The study of red dwarfs shows that the conditions on the planets of the TRAPPIST-1 system are not optimal for life.

Last May, Geektimes published information that astronomers discovered several potentially habitable exoplanets rotating in orbits around an ultracold dwarf located 40 light years from Earth. The catalog name of the star is 2MASS J23062928-0502285 , it is eight times smaller than the Sun. And the planets of this system are always turned with one side to their star. According to scientists, the terminator line - the transition between the cold and hot zones, can provide quite comfortable conditions for the existence of protein life.

Usually, astronomers who search for earth-like exoplanets suitable for the existence of life take into account three important factors. This is a rocky solid surface of the planet, the distance from the star and the mass, which should be approximately equal to the mass of the Earth. The distance from the star must be such that water in liquid form can exist on the planet. The three planets of the TRAPPIST-1 system fit these criteria. But now there are new data that allow to cast doubt on the optimality of the conditions for maintaining protein life on these planets.

This data is the result of a 10-year study. For ten years, the team of the Galaxy Evolution Explorer space telescope (GALEX) has studied red dwarfs (the star of this system belongs to this class). The telescope was launched in 2003 in order to study a part of the Universe with a size of 10 billion light years. The telescope scans outer space in the ultraviolet range.

Initially, the goal of this project was to study the evolutionary changes of galaxies and larger structures. But a number of scientists began to use the data obtained by the telescope to study red dwarfs. They found that this class of stars is characterized by frequent flashes. They are less powerful than flashes on our Sun, but since in such systems the planets are much closer to their luminary, these flashes most likely create conditions that are unsuitable for life.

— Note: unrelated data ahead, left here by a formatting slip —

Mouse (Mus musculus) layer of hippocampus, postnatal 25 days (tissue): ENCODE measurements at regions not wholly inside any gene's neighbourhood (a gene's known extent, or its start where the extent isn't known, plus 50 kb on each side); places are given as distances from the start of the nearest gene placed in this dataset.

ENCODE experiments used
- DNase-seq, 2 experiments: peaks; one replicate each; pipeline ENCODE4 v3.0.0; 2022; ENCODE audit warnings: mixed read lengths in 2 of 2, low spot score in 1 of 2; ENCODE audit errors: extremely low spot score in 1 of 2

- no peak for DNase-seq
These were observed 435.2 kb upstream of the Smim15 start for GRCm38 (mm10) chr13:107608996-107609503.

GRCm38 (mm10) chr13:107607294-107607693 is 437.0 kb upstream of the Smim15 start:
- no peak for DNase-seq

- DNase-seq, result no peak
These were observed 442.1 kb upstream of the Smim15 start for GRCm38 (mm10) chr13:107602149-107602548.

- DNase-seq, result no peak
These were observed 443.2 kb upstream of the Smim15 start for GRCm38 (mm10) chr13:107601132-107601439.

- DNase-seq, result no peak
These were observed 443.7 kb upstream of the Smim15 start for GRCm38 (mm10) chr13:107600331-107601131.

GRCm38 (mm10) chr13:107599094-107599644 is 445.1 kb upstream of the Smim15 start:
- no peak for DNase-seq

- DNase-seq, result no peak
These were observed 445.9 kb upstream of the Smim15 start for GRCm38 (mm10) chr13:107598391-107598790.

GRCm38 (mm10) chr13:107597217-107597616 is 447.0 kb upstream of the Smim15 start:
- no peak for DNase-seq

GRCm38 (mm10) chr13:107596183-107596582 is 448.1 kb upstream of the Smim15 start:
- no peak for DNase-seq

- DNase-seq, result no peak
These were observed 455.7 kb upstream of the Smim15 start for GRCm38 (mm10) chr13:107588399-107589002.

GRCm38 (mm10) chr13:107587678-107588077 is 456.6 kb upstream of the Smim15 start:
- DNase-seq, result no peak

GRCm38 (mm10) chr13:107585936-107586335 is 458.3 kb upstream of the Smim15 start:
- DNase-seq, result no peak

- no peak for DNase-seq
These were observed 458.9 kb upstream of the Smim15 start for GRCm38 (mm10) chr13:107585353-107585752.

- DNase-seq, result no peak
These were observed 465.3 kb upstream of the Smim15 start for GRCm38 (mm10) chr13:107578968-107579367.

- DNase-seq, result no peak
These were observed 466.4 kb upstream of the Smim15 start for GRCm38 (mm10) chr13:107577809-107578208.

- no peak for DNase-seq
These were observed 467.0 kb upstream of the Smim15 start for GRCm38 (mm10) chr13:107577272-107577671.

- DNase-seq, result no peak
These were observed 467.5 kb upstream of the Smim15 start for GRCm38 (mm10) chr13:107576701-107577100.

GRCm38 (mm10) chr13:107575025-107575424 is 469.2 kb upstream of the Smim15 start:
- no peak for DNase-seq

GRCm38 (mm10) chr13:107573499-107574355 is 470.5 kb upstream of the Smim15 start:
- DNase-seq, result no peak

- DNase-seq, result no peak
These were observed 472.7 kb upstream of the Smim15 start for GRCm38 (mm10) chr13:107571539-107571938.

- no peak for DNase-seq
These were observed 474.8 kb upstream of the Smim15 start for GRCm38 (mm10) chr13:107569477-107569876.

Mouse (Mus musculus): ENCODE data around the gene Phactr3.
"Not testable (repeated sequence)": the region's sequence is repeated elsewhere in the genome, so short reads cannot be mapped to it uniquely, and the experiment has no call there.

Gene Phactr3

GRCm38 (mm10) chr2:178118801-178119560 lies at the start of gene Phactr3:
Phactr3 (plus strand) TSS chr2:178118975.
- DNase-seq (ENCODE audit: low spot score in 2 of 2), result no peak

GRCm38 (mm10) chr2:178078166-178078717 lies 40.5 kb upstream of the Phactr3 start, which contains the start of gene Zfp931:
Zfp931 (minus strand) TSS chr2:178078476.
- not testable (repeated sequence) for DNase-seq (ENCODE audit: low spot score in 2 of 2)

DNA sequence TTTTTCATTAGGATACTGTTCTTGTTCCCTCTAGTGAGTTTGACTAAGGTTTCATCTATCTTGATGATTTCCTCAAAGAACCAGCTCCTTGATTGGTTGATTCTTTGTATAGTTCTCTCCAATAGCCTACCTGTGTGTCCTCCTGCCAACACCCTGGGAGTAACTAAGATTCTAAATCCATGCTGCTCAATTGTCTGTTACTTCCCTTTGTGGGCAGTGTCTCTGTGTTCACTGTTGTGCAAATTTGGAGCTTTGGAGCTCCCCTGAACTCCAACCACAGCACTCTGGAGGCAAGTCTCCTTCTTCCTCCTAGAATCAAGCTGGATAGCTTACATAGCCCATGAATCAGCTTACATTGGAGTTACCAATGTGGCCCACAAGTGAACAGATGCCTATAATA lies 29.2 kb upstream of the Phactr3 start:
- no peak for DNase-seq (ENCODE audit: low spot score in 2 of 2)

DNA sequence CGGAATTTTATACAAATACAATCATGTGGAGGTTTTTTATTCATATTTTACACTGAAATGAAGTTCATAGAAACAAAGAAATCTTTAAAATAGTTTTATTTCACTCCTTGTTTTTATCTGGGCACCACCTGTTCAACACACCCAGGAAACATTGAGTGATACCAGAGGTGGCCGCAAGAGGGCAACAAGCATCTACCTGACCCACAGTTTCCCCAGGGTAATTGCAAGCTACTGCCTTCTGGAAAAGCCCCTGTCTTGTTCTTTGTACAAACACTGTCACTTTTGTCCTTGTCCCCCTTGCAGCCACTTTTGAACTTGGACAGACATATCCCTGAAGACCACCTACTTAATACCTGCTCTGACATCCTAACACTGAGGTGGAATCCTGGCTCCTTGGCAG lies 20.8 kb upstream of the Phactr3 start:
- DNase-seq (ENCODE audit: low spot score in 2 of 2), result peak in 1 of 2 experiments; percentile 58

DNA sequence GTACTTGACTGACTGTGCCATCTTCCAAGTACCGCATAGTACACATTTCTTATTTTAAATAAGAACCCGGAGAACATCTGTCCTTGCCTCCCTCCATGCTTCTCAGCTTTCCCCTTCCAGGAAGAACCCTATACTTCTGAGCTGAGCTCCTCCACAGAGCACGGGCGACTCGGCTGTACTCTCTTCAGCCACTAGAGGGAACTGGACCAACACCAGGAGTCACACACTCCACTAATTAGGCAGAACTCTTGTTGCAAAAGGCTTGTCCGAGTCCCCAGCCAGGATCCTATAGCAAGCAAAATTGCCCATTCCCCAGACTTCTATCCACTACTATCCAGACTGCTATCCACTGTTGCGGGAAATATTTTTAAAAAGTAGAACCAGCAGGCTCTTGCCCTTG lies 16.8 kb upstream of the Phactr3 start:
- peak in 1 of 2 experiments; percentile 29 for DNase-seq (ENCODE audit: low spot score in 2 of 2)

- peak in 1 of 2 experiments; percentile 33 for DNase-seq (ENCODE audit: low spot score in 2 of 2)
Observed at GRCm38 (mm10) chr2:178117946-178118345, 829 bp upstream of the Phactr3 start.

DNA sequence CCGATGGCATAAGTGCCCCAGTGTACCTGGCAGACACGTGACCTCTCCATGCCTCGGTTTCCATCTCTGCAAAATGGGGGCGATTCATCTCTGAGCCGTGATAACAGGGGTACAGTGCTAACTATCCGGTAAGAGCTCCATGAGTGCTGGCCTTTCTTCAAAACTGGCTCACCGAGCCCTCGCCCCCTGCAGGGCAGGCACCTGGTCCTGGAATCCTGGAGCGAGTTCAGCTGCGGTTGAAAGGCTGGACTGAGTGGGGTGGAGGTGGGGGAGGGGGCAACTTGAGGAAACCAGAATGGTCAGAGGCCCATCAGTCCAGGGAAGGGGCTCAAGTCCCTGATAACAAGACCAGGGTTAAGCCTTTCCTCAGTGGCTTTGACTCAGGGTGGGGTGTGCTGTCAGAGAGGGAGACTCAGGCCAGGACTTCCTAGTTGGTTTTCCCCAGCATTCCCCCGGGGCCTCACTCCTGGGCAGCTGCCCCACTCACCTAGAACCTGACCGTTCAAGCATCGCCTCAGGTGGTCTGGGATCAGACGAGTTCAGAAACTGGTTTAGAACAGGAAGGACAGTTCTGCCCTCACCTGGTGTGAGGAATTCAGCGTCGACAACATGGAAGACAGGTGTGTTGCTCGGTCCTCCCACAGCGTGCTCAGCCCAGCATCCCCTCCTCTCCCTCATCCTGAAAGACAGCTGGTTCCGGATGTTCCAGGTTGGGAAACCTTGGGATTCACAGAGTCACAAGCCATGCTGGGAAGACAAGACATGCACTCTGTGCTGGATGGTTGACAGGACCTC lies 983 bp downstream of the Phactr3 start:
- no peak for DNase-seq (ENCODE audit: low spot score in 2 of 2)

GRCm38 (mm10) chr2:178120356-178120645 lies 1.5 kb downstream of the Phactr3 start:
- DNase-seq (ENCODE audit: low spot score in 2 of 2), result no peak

“Outbreaks can carry the atmosphere away from the planet. This can happen on Earth-like planets, ”says Scott Fleming, an astronaut and scientist from MAST.

The Earth is well protected from similar phenomena on the Sun, and the planet itself is relatively far from the star, so that even the strongest flashes are unable to blow off our atmosphere or threaten life. But on the planets of red dwarfs everything is different. Here, even small flashes have a strong influence on planetary conditions.

Scientists who study red dwarfs according to GALEX work within the framework of the gPhoton project. According to experts of the project team, flashes on red dwarfs occur very often. “We use datasets whose slices, the timeframes of which are just a few seconds, are the duration of a conventional micro flash on a red dwarf. We have recorded more than a hundred flares on some of the 10,000 observed stars over this period of time, ”says Fleming. In his opinion, this is a significant figure, albeit expected.

Thus, it can be assumed that red dwarfs regularly bombard the surface of their planets with streams of high-energy particles. And if this is true, complex organic structures simply cannot exist - they are destroyed. This applies even to not too complex compounds, not to mention such complex structures as RNA and DNA.

So, can you abandon the idea of ​​finding life on planets orbiting around red dwarfs? No, there is still hope. If a planet has a rather thick and dense atmosphere, it may be less affected by flares appearing on its star than a planet with a less dense atmosphere. But, unfortunately, so far astronomers have practically no tools that allow us to estimate the density of the atmosphere on planets of other star systems that are distant from us. However, such a tool will soon appear - this is the Web Web space telescope named after James Webb (JWST).

So far, the team of scientists headed by Fleming only says that red dwarfs often flash. "We do not think that the planets that revolve around red dwarfs are uninhabited," says Fleming. But, of course, the data obtained by astronomers significantly reduces the likelihood of life on such planets.


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